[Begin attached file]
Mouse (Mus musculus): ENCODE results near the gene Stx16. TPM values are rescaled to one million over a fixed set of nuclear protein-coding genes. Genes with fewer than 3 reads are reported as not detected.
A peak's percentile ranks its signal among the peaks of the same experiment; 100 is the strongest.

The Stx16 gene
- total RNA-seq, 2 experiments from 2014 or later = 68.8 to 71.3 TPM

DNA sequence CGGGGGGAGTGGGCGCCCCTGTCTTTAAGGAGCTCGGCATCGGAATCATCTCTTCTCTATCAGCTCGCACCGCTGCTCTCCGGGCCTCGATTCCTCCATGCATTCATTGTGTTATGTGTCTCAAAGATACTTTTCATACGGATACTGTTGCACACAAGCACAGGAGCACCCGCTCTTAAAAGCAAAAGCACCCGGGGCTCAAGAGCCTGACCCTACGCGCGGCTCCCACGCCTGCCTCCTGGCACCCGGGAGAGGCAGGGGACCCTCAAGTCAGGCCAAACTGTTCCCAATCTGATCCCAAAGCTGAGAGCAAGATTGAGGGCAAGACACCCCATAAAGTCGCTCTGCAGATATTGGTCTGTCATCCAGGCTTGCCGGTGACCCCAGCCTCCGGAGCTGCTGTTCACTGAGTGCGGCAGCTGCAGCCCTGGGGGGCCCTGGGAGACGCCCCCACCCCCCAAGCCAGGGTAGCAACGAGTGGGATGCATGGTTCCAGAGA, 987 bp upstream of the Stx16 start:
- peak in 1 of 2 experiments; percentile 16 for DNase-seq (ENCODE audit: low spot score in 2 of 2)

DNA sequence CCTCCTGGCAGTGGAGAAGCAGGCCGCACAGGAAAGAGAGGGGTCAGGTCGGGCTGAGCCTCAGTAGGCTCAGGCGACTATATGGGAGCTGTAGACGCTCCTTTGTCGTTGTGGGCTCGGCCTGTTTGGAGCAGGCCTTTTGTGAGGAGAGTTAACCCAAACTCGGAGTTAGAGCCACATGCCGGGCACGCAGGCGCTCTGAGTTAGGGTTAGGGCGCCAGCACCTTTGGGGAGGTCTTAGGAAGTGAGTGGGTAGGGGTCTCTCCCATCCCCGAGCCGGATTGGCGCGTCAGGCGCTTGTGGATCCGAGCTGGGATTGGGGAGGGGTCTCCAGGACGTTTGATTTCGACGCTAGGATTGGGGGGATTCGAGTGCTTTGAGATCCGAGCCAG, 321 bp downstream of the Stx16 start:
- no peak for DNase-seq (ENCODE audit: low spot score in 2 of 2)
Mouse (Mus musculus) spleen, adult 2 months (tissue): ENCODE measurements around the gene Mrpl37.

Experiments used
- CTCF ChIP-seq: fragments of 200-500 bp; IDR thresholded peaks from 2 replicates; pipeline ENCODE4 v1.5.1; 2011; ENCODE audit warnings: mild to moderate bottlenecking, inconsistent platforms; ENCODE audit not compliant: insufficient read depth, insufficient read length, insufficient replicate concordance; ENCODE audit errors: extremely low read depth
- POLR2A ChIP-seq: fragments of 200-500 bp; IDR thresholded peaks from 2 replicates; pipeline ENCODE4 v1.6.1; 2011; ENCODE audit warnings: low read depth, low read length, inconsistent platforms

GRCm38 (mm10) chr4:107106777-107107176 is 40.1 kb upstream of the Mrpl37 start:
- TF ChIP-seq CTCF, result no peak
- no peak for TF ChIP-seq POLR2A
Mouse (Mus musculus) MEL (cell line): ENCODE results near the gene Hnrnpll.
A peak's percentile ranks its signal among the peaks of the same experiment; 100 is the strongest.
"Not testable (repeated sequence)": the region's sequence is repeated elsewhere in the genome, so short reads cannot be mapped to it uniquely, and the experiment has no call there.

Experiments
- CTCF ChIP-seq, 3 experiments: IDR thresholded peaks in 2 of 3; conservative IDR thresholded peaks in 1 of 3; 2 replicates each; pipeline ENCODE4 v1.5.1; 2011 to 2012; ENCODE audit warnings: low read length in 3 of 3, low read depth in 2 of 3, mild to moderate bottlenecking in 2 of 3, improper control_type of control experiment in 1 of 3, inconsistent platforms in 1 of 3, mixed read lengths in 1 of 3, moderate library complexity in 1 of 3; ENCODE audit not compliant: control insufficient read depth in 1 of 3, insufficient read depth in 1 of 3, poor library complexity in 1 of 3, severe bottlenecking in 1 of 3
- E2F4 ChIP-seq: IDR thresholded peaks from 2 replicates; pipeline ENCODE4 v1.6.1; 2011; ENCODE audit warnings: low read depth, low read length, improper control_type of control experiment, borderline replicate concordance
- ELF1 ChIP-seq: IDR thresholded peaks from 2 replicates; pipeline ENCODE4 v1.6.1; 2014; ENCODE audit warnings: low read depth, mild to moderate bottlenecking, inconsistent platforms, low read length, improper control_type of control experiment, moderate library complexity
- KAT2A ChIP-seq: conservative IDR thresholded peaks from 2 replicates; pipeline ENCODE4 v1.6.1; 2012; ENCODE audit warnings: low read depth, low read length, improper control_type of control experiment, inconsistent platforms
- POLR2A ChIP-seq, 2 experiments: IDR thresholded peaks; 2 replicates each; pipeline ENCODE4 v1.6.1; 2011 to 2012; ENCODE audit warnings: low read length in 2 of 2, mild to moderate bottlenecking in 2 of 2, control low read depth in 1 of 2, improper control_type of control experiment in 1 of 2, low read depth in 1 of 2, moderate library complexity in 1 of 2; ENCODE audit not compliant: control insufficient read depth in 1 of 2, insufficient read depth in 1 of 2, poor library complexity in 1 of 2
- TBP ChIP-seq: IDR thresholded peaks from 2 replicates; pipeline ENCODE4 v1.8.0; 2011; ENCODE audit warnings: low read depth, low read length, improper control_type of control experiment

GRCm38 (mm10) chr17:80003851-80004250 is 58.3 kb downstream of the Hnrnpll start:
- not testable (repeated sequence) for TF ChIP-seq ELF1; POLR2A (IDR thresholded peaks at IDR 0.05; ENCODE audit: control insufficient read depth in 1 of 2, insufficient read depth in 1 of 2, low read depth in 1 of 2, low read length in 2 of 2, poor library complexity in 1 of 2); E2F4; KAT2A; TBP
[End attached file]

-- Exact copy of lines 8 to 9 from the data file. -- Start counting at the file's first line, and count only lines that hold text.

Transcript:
- no peak for DNase-seq (ENCODE audit: low spot score in 2 of 2)
Mouse (Mus musculus) spleen, adult 2 months (tissue): ENCODE measurements around the gene Mrpl37.